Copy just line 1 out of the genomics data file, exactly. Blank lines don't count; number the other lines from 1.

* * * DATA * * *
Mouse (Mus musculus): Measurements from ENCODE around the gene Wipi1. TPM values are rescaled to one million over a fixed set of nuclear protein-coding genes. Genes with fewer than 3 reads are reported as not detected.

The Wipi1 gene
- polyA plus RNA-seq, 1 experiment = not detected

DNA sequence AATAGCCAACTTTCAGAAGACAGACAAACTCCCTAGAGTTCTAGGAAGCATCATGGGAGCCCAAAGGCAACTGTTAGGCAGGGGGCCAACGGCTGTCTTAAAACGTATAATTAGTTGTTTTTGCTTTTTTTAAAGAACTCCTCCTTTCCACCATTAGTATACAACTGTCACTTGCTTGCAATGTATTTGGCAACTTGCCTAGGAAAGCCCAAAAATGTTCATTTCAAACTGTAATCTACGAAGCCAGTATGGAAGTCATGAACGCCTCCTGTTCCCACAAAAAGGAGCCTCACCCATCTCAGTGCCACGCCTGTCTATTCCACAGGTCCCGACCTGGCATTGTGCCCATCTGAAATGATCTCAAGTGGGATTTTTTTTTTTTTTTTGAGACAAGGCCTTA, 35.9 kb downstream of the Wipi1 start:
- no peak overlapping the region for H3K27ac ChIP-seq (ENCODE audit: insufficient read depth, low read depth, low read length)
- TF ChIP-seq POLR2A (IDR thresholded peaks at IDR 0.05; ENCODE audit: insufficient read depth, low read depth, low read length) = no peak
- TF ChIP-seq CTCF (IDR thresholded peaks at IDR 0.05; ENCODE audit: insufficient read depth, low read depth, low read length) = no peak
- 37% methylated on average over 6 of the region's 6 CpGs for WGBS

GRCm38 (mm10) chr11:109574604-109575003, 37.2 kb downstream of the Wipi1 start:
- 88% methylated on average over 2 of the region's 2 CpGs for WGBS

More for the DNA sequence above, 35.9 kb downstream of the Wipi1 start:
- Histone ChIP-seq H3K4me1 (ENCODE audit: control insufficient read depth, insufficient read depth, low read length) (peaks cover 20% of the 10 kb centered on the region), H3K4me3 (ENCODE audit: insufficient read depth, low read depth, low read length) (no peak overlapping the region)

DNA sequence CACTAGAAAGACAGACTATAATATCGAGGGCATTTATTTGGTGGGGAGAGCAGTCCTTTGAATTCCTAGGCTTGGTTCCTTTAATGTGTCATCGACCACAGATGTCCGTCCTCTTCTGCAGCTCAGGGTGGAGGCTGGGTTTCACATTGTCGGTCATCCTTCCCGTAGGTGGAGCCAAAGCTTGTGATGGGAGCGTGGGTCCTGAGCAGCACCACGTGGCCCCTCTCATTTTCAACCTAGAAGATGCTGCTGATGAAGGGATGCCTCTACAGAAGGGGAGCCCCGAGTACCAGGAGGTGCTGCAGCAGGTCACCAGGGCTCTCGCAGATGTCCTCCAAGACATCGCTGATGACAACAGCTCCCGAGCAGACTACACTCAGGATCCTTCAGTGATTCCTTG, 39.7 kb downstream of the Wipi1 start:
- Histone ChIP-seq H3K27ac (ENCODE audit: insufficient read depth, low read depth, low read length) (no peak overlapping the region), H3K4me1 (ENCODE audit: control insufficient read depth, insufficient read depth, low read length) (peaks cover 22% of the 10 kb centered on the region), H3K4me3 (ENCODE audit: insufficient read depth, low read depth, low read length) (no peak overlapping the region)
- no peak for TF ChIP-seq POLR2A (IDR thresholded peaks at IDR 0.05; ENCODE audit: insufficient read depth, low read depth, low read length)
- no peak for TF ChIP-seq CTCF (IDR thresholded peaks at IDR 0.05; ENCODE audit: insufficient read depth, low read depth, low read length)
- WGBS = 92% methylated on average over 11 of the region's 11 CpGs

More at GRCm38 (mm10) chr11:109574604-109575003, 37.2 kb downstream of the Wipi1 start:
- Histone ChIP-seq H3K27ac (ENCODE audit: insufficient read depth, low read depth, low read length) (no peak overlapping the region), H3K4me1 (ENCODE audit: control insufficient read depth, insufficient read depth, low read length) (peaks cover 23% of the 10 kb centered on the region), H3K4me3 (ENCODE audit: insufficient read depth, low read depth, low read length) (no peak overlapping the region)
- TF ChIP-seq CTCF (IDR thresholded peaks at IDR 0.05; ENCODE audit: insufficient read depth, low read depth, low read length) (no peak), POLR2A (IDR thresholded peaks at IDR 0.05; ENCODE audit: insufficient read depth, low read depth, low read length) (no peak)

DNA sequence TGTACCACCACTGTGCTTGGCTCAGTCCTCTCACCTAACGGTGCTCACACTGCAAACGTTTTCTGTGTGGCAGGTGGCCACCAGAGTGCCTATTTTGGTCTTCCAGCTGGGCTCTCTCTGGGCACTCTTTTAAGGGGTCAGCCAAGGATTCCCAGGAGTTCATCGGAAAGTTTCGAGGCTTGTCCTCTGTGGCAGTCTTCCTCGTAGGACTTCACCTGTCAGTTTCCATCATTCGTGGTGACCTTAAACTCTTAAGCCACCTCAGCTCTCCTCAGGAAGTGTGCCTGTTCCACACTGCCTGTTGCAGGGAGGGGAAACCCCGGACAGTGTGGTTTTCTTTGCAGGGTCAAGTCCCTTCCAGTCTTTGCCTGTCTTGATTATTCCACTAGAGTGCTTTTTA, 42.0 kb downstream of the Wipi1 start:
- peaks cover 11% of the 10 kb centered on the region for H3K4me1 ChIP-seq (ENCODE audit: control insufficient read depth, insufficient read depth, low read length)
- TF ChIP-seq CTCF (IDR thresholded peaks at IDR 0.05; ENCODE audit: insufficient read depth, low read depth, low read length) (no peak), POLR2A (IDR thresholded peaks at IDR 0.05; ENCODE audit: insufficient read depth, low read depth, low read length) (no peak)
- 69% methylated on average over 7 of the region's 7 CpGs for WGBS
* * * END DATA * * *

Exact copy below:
Mouse (Mus musculus): Measurements from ENCODE around the gene Wipi1. TPM values are rescaled to one million over a fixed set of nuclear protein-coding genes. Genes with fewer than 3 reads are reported as not detected.